win this point.
Of course, the comparison could be taken too far. Rafa and Bjorn had very different styles, for instance – there were no fist pumps or cries of "vamos!" (or the Swedish equivalent) from Bjorn Borg’s side of the court. Beyond that, the powerful racquets and corresponding techniques of today’s players mean that clay court tennis simply does not look the same as it once did. The Iceman was the master of a style fundamentally anchored in making fewer groundstroke errors than his opponent; Nadal, on the other hand, is far more aggressive, regularly whipping his Babolat to launch decisive forehands left and right. Despite these differences though, the fact remains that both players possessed what has been a peerless combination of the skills and attributes necessary to achieve supremacy on the surface.
Looking forward to the next few months, Rafael Nadal is poised to make history, just as Bjorn Borg did thirty years ago. By matching the Swede’s benchmark record of six French Open titles, Nadal could legitimately claim (not that the humble Mallorcan would) to be his equal.
Of course, no one can predict what will happen with certainty. Few, for instance, would have guessed back then that 1981 would be Borg’s last full season, that the Swede would lose all motivation and quit at 26 before his talents or his body had failed him. It remains one of the great "what ifs" of tennis, to know how many more titles both on clay and on other surfaces the Iceman would have won had he continued until his late twenties or early thirties.
Nadal himself has been prone to numerous injury problems over the years, and many commentators have suggested that his tremendously physical approach to the game will likely bring about a premature end to his career, but his motivation seems as strong as ever.
Nadal is still younger than 71 of the top 100 players on the ATP Tour. If he can remain healthy, then in many ways, the sky is the limit. It is hard to imagine anyone consistently holding him back from the top trophies on clay during the next few seasons while he is fit.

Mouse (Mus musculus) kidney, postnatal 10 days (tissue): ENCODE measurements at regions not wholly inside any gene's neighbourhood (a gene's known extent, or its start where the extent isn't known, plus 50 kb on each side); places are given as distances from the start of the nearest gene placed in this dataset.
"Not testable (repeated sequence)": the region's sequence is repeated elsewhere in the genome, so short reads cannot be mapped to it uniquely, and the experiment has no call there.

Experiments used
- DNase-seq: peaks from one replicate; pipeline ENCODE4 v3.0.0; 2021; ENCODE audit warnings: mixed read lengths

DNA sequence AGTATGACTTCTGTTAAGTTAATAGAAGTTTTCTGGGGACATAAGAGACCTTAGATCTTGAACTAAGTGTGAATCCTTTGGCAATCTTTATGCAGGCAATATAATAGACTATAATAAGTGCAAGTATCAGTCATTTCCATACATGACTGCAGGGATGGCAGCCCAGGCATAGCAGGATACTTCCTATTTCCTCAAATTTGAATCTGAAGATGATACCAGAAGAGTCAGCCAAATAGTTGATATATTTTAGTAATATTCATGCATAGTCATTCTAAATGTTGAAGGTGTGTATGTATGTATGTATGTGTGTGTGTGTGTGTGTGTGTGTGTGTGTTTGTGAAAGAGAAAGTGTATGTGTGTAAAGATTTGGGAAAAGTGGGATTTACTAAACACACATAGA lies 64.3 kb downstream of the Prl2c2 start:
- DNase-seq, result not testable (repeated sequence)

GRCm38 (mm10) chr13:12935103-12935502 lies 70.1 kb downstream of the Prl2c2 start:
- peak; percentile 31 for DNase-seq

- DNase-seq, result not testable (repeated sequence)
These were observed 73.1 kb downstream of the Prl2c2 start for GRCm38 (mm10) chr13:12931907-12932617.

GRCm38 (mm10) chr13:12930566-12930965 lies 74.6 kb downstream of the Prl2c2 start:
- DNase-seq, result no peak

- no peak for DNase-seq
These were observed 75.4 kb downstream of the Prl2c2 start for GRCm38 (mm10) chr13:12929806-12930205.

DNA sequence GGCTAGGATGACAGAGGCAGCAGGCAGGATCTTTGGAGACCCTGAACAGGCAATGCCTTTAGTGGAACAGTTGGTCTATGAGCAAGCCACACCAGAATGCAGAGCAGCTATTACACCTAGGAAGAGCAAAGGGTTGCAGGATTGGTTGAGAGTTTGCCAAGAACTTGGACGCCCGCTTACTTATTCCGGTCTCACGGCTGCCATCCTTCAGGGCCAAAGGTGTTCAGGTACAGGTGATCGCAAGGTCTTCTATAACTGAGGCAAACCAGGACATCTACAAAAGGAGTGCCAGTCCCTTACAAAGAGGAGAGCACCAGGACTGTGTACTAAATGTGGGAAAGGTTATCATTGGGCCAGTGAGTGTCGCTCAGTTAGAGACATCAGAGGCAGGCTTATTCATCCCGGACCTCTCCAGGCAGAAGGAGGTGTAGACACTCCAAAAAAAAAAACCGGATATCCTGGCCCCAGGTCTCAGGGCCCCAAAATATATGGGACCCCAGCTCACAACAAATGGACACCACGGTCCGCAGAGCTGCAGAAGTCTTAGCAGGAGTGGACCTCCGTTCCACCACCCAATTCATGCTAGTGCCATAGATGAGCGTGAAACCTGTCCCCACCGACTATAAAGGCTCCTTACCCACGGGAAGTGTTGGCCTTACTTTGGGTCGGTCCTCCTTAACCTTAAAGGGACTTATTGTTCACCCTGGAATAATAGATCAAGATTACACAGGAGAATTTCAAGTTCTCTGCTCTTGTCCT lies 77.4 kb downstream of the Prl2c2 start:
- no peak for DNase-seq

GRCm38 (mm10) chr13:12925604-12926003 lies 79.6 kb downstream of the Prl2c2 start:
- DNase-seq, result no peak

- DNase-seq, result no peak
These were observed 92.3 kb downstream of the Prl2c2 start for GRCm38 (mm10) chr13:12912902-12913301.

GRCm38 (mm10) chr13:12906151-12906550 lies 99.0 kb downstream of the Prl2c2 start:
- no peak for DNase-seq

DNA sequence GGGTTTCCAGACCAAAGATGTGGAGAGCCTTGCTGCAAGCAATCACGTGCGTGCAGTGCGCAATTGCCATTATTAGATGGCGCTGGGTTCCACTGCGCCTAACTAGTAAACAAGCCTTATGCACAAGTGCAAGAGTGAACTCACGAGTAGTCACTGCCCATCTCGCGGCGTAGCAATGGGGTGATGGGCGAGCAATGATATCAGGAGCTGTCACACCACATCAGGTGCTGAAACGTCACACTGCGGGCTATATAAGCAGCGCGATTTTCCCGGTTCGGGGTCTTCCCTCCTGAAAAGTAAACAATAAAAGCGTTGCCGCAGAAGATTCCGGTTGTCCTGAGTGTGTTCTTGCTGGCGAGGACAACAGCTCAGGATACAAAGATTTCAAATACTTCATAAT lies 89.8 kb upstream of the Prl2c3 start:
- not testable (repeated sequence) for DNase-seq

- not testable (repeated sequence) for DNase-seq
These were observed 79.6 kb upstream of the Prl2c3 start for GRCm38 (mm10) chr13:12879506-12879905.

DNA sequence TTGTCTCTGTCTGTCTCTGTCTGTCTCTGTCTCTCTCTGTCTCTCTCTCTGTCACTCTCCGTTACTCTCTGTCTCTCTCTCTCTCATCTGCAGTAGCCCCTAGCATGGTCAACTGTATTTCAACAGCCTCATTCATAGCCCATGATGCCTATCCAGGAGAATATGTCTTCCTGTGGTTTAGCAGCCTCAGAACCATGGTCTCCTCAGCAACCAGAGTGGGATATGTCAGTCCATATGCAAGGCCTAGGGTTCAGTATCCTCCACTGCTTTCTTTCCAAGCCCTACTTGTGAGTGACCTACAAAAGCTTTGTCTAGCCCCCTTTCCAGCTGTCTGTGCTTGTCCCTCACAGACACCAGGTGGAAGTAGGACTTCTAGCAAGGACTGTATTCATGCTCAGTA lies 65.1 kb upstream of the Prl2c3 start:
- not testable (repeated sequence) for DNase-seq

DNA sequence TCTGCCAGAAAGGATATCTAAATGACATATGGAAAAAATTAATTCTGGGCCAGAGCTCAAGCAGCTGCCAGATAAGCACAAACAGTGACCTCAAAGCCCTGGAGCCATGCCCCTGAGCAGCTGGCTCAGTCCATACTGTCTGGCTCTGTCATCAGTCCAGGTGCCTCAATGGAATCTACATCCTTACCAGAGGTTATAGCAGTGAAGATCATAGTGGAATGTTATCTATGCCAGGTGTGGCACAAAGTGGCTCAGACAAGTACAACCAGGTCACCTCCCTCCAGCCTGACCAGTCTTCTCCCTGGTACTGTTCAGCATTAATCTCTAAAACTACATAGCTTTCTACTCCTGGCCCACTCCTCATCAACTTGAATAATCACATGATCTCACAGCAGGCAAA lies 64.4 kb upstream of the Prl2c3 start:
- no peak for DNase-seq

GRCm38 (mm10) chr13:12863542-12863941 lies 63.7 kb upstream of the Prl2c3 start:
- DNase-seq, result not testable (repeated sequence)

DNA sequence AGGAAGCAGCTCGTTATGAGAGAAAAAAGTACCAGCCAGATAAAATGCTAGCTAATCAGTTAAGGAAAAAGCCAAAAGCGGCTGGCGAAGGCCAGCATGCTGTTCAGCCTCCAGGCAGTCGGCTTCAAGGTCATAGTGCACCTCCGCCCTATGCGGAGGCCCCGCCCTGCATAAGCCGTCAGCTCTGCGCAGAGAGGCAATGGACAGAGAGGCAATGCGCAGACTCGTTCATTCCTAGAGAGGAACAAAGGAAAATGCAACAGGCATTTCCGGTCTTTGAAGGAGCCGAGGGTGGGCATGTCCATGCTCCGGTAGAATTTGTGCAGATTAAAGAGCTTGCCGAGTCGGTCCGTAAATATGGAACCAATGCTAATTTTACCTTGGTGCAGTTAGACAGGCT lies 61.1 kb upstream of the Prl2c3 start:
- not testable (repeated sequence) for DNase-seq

This time next year, we could be talking about Rafa chasing Chris Evert’s all time record tally of seven French Opens. If Rafael Nadal can do what Evert did, and what Borg never did, and achieve longevity at the top of the game, then it is quite possible he will answer the enigmatic Iceman’s great "what if," and establish himself as indisputably the greatest clay court player of all time. History beckons for the young Spaniard, and like many, I see him racing to meet the challenge.
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The Two-handed Forehand Revisited
The two-handed forehand can be a lethal weapon, even at the pro level. And, there are a rising number of players on tour whose two-handed backhands are their more dependable–if not more potent–shots in their groundstroke bag. This is especially true on the women's side. Here, Dave Smith, looks at this oddity and separates fact from fiction with regard to this unique stroke. So, will the two-handed forehand go the way of the two-handed backhand and eventually dominate the sport? Probably not, and here's why.
The Underspin BackHand and the Backhand Volley
Jim Mclennan goes back to the basics here and looks at the commonalities between the underspin backhand and the backhand volley and why many two-handed backhanders have difficulty hitting these shots. Jim covers all the elements here from the positioning of the elbow, the shoulder, and the feet, to the body weight transfer and the proper use of the hands. Interestingly enough, many of these same movements apply equally to the forehand side and the serve as well.
ProStrokes 2.0 – Gilles Simon's Serve & Net Play
This 26 year old Frenchman has been on the verge of “greatness for some years. Simon is known for his speed, agility, mental strength and tennis brain. His backhand is considered his best shot and he is capable of expertly creating angles and varying his shots ,but his forehand is his attacking side. Simon is only now beginning to regain his form after a knee injury suffered at Roland Garros 2009. A stylish player, and ever dangerous, Gilles is looking for a breakout year in 2011. New this issue, Simon's serve and net play.